Numerical simulation of Raman scattering in biological tissues

Journal of Lasers, Optics & Photonics

ISSN: 2469-410X

Open Access

Numerical simulation of Raman scattering in biological tissues

5th International Conference and Exhibition on Lasers, Optics & Photonics

November 28-30, 2016 Atlanta, USA

A Seteikin, I Krasnikov, B Roth and M Meinhardt-Wollweber

Amur State University, Russia
Leibniz University Hannover, Germany

Scientific Tracks Abstracts: J Laser Opt Photonics

Abstract :

The quantitative analysis of Raman spectroscopic signals in biological tissue is generally difficult. Typical samples contain a multitude of molecular species and, in addition, measurements altered by attenuation of the Raman signal. Realistic numerical modeling of the Raman process can help to facilitate the quantitative analysis of the Raman spectra, but approaches so far are scarce and often time-consuming. In this work, we report on two different and very efficient approaches for modeling of Raman scattering in turbid media irradiated by laser light. Both approaches utilize the Monte Carlo method to simulate the Raman scattering process. We compare the efficiency of both approaches and discuss possible future extensions and experimental validation. Most of simulations of Raman scattering use a two-step model, calculating the distribution of the incident radiation first and then re-launching Raman scattered photons based on this distribution. The reason for this approach is the fact that Raman scattering is a very weak process. Raman cross sections expected to be 10 orders of magnitude smaller than the quantum yields of fluorescence. The number of Raman photons or the weight of the Raman photon packages is extremely low after the Raman scattering event. The goal of this work is to provide a comparative evaluation of the two approaches for weaker processes such as conventional or resonance Raman scattering. In order to decide which model to use for a particular Raman application (normal, resonance, surface-enhanced, etc.), it is important to understand how these assumptions affect the numerical results obtained from the simulation.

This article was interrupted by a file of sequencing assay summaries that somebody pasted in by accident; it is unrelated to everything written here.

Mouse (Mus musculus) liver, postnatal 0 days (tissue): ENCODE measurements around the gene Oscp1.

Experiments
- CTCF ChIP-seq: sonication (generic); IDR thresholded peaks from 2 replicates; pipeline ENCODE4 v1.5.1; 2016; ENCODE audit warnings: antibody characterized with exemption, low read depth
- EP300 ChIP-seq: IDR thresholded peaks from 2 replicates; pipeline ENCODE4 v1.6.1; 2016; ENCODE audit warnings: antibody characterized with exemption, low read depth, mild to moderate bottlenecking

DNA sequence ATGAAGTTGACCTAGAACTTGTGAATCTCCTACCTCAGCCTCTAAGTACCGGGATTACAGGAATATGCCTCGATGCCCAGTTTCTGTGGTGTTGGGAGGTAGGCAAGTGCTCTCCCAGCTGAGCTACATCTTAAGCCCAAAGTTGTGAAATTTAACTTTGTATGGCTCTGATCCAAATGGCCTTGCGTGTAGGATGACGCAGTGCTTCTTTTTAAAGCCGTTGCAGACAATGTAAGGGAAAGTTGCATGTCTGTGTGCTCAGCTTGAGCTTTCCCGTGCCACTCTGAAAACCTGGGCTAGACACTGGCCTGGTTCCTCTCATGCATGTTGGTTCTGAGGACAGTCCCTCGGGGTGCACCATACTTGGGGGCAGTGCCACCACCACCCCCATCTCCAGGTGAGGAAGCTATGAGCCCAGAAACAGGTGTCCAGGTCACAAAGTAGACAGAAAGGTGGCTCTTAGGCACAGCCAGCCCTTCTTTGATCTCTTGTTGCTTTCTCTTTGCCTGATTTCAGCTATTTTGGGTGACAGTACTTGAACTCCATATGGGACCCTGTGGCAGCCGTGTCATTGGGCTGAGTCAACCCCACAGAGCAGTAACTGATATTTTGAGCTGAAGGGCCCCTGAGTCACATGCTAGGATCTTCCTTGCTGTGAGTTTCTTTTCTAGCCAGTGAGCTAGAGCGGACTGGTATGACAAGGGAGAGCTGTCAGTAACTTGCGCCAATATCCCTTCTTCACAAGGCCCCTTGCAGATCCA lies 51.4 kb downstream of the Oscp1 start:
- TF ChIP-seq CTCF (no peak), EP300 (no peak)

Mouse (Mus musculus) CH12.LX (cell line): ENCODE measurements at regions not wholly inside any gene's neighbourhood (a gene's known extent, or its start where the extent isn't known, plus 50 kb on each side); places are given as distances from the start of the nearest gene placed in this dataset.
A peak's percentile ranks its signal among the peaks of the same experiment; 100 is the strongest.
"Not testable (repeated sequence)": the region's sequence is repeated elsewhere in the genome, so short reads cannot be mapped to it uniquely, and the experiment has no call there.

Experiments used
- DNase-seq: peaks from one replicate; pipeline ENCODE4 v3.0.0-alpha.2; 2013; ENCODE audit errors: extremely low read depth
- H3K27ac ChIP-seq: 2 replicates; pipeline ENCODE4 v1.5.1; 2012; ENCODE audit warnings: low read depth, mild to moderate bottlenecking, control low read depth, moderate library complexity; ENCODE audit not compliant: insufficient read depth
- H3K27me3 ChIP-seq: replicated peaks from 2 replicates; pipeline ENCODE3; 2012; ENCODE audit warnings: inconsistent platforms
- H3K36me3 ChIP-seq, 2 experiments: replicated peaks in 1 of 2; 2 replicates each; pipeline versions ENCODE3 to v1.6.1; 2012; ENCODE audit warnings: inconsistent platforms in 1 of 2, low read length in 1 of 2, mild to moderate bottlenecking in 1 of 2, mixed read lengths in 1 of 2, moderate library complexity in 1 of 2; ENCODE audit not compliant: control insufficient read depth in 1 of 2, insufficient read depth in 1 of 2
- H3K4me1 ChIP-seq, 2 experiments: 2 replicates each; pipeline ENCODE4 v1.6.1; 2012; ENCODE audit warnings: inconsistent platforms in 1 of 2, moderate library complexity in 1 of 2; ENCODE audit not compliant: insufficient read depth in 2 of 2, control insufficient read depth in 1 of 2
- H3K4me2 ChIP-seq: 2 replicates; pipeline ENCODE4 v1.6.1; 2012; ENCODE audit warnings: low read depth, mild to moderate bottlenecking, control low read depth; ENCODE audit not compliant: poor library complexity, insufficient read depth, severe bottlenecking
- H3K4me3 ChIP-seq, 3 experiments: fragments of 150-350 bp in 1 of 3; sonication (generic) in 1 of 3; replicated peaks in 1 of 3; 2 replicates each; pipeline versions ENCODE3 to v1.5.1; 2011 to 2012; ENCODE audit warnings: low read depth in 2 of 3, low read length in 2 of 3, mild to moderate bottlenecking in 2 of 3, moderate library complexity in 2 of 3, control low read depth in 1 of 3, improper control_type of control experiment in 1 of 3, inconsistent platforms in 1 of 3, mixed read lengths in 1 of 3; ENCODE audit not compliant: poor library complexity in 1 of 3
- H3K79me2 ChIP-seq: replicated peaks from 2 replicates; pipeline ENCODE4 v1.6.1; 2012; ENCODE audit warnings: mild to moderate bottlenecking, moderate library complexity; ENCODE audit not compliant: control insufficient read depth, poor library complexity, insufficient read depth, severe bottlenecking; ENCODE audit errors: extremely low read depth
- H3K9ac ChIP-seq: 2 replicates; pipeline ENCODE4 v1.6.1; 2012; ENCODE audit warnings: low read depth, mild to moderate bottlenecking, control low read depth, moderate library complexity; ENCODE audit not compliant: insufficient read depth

Biography :

A Seteikin has studied Physics at the Pedagogical University in Blagoveshchensk. He has received his PhD in Physics in 2000. Currently, he is a Professor in the Department of Physics at the Amur State University in Blagoveshchensk. His scientific background is in the field of Laser - Tissue Interaction and Biophysics. In his work, he uses experimental and computational techniques. He has national and international collaborations in Physical and Life Science research.


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